Morning Instinct

This morning — because I didn’t want to wake up when the dogs did — Bear instinctively destroyed a former bathroom rug that had been doing late-life duty as a mud collector.

“Instinct tells me that if I finally shred this, she will get up and feed us.” That had to have been the message she was getting from her canine language center, “Tear up rug = Let me out. I have to pee.”

“I don’t see the logic,” Dusty must have answered (telepathically). “She can’t even see you and how is tearing up a rug going to open the back door?”

“Whatever, Bear. She’ll get up. She always does. I’ll just do a body slam against her bedroom door to be sure,” said Mindy, less telepathically.

“Maybe we could wrestle. If that doesn’t work, I’ll get my squeaky ball,” Bear threw herself down on the floor.

Meanwhile, I was dreaming that I was on an amazing long hike along the eastern side of a volcanic cone that looked like Mt. Shasta. The dogs were with me, but after the long — I mean 100 miles or so — trek, and I was home again, only Mindy had returned with me. So there I was in my dream, completing some kind of art project and once in a while yelling out the window, “Dusty! Bear!

When Dusty appeared, he acted like he’d done something wrong. In my dream I said, not telepathically, “You’re a good boy, Dusty. I missed you! Where’s Bear?”

Some woman — no one I know — was trying to get me to go for lunch but I said, “I dunno. If Dusty is here, Bear can’t be far behind.” But I wasn’t sure of that.

Out in the real world (the living room) Mindy rearranged herself forcefully against my door; Bear woofed instinctively at the prey (the rug) she had reduced to maroon filaments attached to bits of rubber; Dusty waited faithfully knowing that soon I would get up, I would let them out, I would make my coffee, I would feed them breakfast.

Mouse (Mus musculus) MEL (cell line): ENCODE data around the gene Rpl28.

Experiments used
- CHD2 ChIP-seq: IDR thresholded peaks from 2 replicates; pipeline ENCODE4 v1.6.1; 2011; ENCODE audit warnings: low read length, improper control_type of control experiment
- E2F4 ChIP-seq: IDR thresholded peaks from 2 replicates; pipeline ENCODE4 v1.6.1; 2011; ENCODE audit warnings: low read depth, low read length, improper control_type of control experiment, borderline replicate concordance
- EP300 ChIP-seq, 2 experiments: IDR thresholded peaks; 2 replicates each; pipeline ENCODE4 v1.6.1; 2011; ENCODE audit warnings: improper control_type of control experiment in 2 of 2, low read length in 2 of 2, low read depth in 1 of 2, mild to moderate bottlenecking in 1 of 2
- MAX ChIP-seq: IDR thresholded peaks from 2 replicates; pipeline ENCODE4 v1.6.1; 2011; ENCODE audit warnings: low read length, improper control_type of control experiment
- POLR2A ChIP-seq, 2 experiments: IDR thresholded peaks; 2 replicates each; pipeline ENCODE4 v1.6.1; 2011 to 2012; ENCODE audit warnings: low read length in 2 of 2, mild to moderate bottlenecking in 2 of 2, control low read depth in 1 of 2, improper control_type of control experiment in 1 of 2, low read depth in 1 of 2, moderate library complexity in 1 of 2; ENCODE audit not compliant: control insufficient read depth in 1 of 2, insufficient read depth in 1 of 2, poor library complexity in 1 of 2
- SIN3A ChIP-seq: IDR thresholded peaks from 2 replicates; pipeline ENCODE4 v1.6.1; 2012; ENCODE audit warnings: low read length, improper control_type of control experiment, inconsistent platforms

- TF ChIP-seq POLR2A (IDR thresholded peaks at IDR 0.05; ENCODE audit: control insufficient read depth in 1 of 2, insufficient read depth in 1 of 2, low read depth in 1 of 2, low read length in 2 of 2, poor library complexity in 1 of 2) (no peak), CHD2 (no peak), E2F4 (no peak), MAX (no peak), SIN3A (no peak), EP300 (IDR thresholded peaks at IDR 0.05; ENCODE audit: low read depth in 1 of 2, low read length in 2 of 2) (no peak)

10 thoughts on “Morning Instinct

  1. They do have definitely plans. Sometimes we have a little trouble figuring out where they are coming from, but I am sure they have something in mind.

    Long time ago when we had two dogs and lived in a condo in Boston, when they had to go, they really HAD to go. They would whine a little.


    Eventually they figured out that Garry can’t hear, so Divot would jump on Garry’s chest, stick her muzzle in his face and bark ferociously. That definitely worked.

  2. Sounds like a conspiracy to me. Don’t let them near your keyboard and computer, they will be taking over – dogs first, second and third.

  3. We used to keep our bedroom door closed because Teem would jump on the bed and stare at my husband. I thought it was a riot; my husband, not so much. Kitty used to shoulder our door until I would just get up and let her in. She wasn’t fooled–she knew we were in there. Animals are so darn smart. Yours are a riot.

  4. Martha, have you cleared this piece with Homeland Security? I suspect our furry kids are agents. Deep cover agents. Bonnie and Gibbs like to “play” me late at night, switching places to test my eye sight and brains. Bonnie grins if they are successful. Sometimes, Marilyn and I catch the kids sitting together on the couch, looking at us and then at each other. We know something is amiss.

    • Since the mice invasions (two of them, months apart) Bear has developed (with Dusty) a stragedy that she has reasoned could lead to a cookie. In the evening, if I’m watching a movie, she will send a message to Dusty and they will both get up and rush (thundering, they’re large dogs) to the kitchen and act like they’ve seen/heard a mouse.

      But I’m not fooled because 1) they’ve never caught a mouse, 2) I have other ways of knowing if a mouse has gotten in or not, and 3) they either come running back to me OR stay in front of the cabinet behind which are cookies. Their job now is to figure out what they’re doing wrong and perfect their ruse so it’s believable.

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